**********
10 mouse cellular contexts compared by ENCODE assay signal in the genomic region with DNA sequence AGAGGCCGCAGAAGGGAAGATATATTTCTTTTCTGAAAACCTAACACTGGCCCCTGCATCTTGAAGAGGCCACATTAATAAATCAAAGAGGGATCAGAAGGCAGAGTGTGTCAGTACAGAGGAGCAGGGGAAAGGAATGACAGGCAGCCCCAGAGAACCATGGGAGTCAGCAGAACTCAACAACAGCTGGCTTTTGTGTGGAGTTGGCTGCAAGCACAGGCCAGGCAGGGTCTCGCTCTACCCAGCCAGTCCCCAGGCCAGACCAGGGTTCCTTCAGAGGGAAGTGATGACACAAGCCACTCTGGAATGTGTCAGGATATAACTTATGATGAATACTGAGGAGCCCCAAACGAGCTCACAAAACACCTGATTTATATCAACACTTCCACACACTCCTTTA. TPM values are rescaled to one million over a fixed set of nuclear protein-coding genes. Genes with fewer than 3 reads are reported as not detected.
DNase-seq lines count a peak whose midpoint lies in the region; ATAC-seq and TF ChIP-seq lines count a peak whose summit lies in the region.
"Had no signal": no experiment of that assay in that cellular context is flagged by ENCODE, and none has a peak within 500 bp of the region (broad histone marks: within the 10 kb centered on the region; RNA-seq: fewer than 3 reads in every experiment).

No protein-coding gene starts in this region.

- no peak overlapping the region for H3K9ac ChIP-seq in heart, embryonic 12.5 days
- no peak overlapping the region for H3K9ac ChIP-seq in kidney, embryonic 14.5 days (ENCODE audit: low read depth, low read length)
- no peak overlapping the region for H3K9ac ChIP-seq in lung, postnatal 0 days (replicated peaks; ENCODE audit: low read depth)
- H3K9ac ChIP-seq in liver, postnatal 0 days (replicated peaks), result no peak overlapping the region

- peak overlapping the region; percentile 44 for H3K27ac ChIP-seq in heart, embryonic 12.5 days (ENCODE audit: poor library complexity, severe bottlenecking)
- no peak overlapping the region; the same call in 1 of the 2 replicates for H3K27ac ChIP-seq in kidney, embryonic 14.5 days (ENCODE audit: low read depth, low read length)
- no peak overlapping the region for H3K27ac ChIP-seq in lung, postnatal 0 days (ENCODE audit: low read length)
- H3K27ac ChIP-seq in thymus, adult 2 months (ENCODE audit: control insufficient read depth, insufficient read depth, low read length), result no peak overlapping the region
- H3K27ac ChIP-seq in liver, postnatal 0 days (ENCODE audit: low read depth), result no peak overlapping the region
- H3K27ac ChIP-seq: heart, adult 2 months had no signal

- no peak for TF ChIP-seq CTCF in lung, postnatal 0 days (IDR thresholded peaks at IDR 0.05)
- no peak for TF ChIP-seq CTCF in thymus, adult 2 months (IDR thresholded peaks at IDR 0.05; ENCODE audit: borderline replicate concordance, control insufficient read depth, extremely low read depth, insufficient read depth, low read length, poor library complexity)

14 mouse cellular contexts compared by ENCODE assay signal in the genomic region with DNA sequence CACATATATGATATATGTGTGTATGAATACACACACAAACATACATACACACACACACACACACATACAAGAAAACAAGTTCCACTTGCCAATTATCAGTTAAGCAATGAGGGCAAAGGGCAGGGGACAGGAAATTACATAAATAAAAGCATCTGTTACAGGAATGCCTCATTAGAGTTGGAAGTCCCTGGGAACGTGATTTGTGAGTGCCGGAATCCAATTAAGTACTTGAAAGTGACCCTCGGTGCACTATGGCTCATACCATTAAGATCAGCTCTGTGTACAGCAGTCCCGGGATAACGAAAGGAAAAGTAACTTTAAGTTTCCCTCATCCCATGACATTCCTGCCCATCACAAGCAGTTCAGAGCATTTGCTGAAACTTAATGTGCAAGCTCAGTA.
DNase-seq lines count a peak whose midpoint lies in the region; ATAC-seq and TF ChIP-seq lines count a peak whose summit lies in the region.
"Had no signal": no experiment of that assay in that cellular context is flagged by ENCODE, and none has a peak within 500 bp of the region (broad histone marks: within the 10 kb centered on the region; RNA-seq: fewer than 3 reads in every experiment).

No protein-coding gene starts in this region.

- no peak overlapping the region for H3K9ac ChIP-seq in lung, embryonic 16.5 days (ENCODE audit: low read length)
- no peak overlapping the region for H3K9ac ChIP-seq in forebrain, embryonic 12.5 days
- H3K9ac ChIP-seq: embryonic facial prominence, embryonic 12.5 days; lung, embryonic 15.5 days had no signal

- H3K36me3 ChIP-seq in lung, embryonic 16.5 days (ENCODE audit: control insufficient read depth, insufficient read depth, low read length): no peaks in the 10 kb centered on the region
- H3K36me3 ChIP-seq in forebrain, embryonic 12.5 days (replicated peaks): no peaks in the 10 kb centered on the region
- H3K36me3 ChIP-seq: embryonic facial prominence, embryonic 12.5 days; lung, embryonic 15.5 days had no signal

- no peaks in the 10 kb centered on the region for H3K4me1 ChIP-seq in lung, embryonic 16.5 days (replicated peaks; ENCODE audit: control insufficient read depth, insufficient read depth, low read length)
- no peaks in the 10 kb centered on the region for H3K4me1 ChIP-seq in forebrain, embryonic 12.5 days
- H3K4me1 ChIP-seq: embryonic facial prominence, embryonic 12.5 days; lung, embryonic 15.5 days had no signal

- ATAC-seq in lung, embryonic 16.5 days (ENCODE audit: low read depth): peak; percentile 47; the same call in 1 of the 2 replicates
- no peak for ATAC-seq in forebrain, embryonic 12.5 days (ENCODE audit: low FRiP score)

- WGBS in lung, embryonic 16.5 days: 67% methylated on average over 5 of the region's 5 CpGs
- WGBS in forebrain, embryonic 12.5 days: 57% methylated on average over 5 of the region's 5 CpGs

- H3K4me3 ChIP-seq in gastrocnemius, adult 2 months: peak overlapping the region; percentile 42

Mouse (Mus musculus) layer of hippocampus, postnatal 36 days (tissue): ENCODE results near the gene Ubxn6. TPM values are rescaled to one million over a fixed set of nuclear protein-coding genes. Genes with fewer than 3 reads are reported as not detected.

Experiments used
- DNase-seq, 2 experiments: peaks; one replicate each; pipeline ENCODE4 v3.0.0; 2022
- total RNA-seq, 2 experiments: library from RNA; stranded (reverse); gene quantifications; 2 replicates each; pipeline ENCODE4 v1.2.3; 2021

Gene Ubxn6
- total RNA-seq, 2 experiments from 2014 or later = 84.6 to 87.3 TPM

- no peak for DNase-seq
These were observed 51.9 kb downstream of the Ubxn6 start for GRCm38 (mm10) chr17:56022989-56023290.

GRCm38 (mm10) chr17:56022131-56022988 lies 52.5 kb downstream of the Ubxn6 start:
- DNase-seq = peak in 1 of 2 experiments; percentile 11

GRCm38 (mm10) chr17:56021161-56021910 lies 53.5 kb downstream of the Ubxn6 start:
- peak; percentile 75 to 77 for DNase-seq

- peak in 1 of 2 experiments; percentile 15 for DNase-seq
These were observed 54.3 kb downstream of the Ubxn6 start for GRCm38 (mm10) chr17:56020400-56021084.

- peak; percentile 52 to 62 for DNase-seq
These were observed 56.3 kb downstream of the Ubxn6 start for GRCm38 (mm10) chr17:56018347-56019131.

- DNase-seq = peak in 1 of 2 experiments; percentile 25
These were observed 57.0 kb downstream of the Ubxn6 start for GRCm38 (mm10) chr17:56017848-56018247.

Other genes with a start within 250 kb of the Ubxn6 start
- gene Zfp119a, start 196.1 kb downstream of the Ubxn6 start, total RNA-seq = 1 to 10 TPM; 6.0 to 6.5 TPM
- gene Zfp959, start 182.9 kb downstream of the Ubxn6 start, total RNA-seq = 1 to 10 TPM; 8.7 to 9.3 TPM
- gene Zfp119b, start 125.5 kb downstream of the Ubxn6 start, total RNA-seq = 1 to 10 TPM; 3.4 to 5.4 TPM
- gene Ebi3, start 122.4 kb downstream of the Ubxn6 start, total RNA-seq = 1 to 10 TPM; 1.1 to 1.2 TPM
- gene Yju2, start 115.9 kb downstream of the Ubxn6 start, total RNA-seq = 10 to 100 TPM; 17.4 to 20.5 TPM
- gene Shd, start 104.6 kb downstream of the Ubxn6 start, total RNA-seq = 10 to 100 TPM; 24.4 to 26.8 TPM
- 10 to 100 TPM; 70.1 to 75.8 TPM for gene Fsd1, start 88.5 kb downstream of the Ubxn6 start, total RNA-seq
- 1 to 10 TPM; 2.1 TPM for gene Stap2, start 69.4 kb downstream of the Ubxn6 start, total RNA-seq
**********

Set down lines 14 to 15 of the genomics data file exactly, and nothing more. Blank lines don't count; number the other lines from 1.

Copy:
- H3K27ac ChIP-seq: heart, adult 2 months had no signal

- no peak for TF ChIP-seq CTCF in lung, postnatal 0 days (IDR thresholded peaks at IDR 0.05)